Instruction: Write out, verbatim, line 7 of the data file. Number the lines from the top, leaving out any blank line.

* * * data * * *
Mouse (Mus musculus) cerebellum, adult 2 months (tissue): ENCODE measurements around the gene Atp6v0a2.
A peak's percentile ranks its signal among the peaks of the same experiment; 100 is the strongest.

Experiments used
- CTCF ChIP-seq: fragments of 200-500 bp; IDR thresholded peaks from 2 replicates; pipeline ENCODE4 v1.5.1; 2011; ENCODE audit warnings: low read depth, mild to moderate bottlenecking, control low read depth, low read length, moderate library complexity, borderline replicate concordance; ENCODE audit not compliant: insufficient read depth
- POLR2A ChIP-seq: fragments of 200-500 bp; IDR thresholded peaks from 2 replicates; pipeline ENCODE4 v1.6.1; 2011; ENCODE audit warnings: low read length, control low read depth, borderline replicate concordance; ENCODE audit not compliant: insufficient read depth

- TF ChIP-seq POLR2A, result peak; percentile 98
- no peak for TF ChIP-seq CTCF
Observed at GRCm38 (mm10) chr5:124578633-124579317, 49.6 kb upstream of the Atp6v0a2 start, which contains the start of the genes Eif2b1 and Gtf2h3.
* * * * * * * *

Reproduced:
- no peak for TF ChIP-seq CTCF